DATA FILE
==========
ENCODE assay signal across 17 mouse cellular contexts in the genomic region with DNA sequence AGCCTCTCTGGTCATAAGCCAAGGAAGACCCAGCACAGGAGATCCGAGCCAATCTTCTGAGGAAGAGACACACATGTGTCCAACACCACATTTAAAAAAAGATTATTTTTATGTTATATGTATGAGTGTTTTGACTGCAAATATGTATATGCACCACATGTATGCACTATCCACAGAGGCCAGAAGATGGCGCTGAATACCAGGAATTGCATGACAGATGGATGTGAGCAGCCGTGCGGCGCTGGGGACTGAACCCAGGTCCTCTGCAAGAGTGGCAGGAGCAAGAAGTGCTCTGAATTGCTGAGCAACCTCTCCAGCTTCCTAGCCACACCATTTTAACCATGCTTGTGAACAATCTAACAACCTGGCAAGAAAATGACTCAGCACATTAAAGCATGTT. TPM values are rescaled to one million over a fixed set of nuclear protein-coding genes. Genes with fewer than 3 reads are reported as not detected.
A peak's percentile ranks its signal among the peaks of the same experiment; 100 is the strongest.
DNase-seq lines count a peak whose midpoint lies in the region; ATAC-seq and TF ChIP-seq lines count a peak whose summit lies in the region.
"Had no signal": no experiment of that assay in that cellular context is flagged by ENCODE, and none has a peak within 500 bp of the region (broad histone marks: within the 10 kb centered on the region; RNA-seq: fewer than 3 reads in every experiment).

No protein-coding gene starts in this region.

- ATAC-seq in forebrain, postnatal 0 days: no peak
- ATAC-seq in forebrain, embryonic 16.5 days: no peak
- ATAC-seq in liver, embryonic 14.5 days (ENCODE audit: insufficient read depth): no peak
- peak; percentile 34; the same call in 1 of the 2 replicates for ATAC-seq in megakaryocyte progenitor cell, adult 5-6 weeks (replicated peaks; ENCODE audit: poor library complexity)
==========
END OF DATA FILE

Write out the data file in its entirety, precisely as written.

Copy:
ENCODE assay signal across 17 mouse cellular contexts in the genomic region with DNA sequence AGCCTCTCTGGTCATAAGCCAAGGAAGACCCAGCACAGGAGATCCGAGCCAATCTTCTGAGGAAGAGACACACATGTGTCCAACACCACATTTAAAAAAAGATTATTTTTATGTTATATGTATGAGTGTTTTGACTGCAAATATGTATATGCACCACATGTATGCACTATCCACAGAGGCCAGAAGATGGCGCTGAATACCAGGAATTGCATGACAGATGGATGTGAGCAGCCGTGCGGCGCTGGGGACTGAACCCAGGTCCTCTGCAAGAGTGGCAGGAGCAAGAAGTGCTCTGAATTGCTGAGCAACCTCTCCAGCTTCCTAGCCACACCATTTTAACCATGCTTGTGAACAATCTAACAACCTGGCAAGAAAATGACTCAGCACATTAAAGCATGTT. TPM values are rescaled to one million over a fixed set of nuclear protein-coding genes. Genes with fewer than 3 reads are reported as not detected.
A peak's percentile ranks its signal among the peaks of the same experiment; 100 is the strongest.
DNase-seq lines count a peak whose midpoint lies in the region; ATAC-seq and TF ChIP-seq lines count a peak whose summit lies in the region.
"Had no signal": no experiment of that assay in that cellular context is flagged by ENCODE, and none has a peak within 500 bp of the region (broad histone marks: within the 10 kb centered on the region; RNA-seq: fewer than 3 reads in every experiment).

No protein-coding gene starts in this region.

- ATAC-seq in forebrain, postnatal 0 days: no peak
- ATAC-seq in forebrain, embryonic 16.5 days: no peak
- ATAC-seq in liver, embryonic 14.5 days (ENCODE audit: insufficient read depth): no peak
- peak; percentile 34; the same call in 1 of the 2 replicates for ATAC-seq in megakaryocyte progenitor cell, adult 5-6 weeks (replicated peaks; ENCODE audit: poor library complexity)